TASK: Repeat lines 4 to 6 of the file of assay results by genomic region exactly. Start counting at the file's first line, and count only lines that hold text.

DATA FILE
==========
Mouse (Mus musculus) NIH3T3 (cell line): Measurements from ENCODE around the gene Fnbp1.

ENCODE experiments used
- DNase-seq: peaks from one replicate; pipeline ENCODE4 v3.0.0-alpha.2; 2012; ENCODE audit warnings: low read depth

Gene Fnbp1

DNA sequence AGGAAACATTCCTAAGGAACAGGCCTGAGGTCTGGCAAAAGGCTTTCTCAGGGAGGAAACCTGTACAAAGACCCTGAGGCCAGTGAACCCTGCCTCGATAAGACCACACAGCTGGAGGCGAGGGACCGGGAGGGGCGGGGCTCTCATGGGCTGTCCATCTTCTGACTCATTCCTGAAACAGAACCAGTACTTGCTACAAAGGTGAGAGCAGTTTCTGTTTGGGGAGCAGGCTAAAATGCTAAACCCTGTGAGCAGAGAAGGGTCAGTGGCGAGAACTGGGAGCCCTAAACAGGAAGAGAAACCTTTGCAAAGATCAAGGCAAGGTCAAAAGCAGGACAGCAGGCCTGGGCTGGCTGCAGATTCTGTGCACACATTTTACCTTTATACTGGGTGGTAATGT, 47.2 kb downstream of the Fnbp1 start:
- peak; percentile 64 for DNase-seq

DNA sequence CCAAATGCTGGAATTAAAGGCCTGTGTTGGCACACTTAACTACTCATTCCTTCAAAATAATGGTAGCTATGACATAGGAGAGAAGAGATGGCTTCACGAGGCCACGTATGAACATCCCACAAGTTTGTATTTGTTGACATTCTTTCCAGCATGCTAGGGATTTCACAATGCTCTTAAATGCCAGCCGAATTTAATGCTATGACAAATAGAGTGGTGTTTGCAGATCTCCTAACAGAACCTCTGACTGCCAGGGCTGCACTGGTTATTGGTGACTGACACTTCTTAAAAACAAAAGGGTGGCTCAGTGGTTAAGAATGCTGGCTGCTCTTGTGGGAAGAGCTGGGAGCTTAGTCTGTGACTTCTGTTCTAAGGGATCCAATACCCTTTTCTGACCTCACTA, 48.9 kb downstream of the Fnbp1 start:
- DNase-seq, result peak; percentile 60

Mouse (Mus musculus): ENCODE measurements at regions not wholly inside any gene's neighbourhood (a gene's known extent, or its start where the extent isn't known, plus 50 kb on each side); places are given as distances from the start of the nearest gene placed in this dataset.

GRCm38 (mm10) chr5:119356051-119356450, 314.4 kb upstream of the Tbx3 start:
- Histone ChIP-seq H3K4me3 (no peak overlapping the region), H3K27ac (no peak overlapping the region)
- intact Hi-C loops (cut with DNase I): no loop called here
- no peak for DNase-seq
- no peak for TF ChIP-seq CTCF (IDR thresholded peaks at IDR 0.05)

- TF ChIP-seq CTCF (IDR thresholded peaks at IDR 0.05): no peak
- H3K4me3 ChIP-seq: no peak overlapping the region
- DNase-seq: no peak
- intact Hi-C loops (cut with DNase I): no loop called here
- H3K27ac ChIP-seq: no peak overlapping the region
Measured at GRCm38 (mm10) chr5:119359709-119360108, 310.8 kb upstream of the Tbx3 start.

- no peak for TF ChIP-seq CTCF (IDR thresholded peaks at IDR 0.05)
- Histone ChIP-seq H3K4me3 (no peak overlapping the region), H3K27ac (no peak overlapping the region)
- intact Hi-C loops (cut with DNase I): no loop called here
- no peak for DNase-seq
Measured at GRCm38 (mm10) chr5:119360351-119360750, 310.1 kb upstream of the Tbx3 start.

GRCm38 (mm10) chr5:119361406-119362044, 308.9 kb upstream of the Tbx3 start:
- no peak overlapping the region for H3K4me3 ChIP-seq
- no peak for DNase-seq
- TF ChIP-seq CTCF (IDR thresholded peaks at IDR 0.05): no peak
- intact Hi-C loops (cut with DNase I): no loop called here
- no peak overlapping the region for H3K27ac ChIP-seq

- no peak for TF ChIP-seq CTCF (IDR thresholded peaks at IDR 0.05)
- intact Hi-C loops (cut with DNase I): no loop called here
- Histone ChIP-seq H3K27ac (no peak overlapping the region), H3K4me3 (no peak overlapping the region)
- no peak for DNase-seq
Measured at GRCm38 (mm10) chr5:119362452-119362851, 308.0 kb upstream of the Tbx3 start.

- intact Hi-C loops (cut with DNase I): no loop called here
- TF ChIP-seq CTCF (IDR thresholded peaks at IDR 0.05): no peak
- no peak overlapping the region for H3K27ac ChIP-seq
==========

Gene Fnbp1

DNA sequence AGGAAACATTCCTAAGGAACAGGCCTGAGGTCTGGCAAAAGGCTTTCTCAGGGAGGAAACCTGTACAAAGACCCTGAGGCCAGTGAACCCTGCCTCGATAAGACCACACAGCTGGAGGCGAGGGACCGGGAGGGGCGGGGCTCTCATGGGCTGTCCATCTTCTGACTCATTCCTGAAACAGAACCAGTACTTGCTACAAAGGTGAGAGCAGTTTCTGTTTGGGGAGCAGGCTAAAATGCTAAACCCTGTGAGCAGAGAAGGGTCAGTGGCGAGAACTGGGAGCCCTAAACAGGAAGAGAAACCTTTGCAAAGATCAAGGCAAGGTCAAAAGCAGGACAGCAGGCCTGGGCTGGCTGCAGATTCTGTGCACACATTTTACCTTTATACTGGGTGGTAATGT, 47.2 kb downstream of the Fnbp1 start:
- peak; percentile 64 for DNase-seq